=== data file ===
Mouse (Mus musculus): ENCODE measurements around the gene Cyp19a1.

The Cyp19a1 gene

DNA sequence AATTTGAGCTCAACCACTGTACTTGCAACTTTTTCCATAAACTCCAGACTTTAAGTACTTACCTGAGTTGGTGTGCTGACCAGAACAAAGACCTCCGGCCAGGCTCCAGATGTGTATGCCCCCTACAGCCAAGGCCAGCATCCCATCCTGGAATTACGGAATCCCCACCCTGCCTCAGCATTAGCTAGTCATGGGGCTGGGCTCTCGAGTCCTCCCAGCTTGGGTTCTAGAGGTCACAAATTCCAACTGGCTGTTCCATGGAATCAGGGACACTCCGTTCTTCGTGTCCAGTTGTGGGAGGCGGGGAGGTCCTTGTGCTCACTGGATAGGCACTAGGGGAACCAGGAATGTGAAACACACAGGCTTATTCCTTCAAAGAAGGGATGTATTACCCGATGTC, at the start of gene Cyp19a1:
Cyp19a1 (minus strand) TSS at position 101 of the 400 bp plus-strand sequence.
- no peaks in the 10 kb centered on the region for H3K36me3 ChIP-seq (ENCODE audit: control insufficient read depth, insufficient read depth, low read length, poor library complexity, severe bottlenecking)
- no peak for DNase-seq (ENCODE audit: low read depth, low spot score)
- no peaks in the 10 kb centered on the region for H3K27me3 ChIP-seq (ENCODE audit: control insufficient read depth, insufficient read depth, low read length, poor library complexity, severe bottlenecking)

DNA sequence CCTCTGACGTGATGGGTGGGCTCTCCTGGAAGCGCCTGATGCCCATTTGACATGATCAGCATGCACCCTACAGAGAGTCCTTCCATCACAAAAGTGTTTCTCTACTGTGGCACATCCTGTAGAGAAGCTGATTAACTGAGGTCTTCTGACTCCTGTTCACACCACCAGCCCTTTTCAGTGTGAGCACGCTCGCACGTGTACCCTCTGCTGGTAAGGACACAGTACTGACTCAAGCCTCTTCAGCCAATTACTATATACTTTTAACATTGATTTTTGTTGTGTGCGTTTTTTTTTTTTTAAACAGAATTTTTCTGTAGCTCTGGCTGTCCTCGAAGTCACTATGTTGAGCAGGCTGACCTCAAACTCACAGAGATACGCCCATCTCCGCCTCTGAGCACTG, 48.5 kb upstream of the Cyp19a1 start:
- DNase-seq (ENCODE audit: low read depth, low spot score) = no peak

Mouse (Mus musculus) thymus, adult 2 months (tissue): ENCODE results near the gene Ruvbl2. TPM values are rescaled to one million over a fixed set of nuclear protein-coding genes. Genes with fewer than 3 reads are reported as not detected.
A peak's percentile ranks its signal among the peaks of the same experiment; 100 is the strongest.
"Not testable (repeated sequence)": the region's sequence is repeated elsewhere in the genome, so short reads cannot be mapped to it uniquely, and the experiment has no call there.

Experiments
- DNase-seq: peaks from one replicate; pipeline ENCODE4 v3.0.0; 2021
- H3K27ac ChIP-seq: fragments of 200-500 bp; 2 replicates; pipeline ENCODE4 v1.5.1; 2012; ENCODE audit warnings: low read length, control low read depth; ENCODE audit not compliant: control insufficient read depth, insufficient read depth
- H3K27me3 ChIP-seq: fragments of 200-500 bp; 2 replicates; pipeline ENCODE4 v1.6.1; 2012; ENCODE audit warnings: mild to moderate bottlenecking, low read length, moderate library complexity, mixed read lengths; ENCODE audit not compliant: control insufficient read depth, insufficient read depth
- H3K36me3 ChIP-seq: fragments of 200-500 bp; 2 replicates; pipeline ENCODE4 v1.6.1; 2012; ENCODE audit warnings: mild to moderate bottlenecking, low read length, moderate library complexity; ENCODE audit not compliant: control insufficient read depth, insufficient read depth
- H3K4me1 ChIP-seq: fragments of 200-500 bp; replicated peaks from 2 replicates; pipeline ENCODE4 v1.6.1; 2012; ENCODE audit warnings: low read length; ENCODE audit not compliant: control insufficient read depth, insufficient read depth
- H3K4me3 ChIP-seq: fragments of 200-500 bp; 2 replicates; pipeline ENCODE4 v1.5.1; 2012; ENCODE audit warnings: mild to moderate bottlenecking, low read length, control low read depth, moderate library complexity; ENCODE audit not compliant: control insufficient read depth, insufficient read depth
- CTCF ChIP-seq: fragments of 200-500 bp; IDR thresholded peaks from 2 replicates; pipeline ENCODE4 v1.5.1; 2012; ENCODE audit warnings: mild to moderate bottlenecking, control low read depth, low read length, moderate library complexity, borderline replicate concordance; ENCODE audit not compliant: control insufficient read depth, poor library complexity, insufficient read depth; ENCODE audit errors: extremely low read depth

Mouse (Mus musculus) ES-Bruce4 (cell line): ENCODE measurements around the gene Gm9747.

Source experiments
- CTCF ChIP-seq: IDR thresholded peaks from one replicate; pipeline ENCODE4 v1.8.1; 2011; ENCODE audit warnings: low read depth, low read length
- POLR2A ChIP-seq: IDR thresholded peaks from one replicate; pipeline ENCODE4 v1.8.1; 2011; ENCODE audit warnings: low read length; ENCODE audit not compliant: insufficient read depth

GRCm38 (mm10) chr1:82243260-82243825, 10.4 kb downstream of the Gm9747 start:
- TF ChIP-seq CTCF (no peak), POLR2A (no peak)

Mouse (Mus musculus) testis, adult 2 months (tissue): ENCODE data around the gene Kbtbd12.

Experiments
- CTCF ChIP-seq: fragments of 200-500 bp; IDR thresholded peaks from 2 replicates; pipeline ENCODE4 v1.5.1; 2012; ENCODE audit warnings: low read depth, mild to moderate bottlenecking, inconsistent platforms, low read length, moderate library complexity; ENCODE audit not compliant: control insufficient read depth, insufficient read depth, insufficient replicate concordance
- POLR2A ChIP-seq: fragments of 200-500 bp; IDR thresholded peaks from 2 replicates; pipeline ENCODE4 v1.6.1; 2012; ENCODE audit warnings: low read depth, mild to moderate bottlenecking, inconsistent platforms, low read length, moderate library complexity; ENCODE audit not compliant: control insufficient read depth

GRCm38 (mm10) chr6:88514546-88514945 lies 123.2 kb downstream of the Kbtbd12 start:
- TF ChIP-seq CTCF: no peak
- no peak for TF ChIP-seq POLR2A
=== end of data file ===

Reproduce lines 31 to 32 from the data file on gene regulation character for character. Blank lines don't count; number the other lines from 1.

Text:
GRCm38 (mm10) chr6:88514546-88514945 lies 123.2 kb downstream of the Kbtbd12 start:
- TF ChIP-seq CTCF: no peak